As for keeping food out with your back turned... try covering with a colander, food screen (they make them for outdoors, for bugs), etc. Hope you have some luck training!

F8c5465c 5952 47d4 9558 8116c099e439  dscn2212
boulangere

Cynthia is a trusted source on Bread/Baking.

added over 1 year ago

When I was in graduate school, I acquired a cat from a "Free to a Good Home" box on a local street corner. We had gender identity issues. I finally settled on Mike as his name, short for My Cat. His favorite people foods were raw mushrooms and green olives. He had his own perch on top of my refrigerator. His favorite people foods were raw mushrooms and green olives. A couple of years later, I went home to the East Coast with the eventual husband to meet his mother who was settling into dementia. She and I had a cat discussion one afternoon. When she turned and said to me, as feeding time came around that evening and one of them was not to be found, "Perhaps he would like some green olives." I suggested to my future husband that perhaps their mother wasn't as far gone as they thought.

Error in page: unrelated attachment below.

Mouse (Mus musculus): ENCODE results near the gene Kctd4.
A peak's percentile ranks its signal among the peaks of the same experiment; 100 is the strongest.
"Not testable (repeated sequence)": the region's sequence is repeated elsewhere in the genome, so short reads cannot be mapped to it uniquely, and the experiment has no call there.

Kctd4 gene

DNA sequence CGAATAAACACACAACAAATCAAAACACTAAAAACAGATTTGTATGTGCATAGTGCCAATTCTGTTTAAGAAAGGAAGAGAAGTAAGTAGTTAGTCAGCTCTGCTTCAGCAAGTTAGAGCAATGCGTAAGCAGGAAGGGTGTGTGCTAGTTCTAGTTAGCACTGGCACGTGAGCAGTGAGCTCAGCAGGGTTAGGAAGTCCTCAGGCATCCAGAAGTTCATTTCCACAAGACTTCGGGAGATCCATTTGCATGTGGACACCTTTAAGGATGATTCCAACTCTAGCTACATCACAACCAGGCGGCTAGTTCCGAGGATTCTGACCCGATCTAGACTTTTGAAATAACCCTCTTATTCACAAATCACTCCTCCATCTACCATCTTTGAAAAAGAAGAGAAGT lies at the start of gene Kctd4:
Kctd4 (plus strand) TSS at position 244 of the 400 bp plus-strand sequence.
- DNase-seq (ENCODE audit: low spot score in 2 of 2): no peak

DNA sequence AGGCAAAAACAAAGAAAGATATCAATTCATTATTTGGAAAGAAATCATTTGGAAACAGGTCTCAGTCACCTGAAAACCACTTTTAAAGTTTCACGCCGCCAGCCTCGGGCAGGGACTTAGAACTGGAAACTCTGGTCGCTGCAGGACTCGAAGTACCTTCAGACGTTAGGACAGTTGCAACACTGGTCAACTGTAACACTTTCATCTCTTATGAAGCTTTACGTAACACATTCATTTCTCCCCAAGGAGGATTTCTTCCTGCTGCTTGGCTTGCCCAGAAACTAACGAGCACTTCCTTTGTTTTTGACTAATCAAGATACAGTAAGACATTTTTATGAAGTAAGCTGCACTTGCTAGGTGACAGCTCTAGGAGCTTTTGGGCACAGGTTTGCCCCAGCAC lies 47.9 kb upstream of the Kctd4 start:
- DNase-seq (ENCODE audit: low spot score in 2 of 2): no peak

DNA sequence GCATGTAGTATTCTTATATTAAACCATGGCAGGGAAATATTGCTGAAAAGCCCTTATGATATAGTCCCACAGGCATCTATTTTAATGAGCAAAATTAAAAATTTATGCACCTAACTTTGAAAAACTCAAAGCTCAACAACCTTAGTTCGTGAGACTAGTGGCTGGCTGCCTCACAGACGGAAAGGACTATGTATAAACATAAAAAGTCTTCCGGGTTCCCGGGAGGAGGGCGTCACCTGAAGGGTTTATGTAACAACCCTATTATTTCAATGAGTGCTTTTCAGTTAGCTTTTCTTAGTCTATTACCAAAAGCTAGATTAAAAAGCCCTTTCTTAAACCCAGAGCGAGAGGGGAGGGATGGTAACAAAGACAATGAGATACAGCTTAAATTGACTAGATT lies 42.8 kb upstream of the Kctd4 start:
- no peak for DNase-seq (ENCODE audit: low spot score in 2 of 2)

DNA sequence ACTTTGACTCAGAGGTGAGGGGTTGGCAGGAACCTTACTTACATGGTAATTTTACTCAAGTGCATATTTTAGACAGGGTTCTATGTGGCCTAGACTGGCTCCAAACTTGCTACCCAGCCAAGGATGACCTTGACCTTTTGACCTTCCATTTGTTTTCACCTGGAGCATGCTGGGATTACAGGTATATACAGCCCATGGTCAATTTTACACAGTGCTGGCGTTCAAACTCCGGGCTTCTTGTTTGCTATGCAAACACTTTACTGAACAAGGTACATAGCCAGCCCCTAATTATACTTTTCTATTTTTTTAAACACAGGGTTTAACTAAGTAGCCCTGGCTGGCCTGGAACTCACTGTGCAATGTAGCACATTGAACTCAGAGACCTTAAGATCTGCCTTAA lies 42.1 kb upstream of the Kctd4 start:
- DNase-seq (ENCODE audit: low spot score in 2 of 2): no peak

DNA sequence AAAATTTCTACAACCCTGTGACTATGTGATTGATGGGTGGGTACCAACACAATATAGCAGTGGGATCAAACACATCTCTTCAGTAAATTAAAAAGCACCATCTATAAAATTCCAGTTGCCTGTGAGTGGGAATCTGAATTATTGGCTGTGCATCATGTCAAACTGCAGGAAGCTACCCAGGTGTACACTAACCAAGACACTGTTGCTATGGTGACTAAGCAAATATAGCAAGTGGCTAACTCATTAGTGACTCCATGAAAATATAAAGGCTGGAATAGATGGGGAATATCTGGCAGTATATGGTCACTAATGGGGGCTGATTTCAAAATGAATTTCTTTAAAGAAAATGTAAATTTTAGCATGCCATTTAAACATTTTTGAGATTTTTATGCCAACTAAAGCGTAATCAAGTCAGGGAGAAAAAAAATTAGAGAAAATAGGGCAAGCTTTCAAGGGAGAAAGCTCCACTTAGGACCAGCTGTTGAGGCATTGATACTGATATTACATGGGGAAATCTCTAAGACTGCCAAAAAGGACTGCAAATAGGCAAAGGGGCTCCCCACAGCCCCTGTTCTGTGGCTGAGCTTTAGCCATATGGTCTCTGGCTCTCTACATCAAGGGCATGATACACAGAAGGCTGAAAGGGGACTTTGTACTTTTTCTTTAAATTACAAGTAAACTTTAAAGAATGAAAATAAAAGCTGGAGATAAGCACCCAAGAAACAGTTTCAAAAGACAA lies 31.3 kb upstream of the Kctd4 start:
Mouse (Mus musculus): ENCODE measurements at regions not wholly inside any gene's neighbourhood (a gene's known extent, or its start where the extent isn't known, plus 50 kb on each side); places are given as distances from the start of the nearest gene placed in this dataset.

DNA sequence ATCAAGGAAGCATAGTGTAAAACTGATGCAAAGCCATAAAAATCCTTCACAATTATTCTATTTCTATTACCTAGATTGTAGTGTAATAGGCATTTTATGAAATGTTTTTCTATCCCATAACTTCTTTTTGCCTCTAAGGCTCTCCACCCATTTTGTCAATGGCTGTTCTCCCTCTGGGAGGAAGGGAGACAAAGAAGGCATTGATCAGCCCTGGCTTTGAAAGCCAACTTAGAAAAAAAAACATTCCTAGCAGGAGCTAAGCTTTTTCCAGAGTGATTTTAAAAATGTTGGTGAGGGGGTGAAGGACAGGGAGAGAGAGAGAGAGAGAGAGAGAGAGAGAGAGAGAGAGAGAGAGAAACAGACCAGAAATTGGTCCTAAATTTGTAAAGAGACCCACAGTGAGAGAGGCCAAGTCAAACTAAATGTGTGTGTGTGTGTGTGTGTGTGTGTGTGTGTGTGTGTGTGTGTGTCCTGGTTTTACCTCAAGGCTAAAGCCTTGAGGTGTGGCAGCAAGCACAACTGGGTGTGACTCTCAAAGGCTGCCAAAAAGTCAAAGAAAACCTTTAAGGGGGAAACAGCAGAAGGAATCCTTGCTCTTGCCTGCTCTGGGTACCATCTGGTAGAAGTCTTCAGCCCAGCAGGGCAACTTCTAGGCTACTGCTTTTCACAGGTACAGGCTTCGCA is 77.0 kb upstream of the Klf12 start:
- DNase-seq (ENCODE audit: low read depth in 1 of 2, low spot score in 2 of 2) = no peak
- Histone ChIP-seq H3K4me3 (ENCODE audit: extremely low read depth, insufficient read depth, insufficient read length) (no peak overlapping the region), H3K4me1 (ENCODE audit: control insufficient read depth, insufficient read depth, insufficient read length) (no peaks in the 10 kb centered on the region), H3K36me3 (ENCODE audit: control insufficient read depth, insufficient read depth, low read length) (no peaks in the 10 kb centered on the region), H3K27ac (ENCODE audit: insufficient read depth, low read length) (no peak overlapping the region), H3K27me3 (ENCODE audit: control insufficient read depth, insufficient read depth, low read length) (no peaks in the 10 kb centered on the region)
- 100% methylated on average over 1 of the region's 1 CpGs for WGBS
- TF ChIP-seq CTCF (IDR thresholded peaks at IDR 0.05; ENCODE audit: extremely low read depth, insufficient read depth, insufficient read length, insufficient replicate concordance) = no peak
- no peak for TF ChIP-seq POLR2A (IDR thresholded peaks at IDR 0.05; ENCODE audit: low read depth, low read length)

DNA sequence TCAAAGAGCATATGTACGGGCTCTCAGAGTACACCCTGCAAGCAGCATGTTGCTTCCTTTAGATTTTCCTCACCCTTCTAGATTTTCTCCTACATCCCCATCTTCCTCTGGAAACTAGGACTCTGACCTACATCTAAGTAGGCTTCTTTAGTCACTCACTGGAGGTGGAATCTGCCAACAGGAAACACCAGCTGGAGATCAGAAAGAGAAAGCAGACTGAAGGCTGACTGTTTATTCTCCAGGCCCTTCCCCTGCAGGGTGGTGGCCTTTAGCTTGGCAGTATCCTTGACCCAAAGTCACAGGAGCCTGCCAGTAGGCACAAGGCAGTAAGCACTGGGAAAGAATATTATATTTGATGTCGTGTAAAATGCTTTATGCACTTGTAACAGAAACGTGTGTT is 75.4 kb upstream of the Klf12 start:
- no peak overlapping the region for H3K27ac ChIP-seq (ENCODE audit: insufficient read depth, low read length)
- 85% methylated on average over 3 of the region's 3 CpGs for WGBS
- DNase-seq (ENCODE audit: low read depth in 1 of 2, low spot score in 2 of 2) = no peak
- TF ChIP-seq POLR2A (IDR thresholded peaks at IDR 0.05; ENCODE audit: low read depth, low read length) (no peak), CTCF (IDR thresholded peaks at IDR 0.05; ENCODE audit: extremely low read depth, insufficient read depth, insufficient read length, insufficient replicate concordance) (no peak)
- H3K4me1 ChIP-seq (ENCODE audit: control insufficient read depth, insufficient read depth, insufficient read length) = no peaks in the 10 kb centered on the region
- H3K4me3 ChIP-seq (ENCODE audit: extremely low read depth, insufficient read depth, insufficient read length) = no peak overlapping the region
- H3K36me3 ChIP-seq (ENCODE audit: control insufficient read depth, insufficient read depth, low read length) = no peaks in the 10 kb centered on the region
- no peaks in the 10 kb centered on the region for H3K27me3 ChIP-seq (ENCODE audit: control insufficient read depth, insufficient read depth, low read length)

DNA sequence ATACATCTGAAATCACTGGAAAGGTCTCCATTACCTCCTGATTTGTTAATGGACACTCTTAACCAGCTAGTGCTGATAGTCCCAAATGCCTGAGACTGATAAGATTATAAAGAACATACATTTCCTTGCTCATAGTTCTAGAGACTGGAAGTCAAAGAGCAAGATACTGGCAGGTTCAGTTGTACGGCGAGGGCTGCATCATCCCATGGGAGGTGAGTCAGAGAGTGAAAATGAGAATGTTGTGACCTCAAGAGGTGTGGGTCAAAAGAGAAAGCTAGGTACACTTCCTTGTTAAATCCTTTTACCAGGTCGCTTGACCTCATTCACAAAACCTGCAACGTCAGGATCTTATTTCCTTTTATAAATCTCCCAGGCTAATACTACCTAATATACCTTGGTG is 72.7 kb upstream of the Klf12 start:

23b88974 7a89 4ef5 a567 d442bb75da04  avatar
added over 1 year ago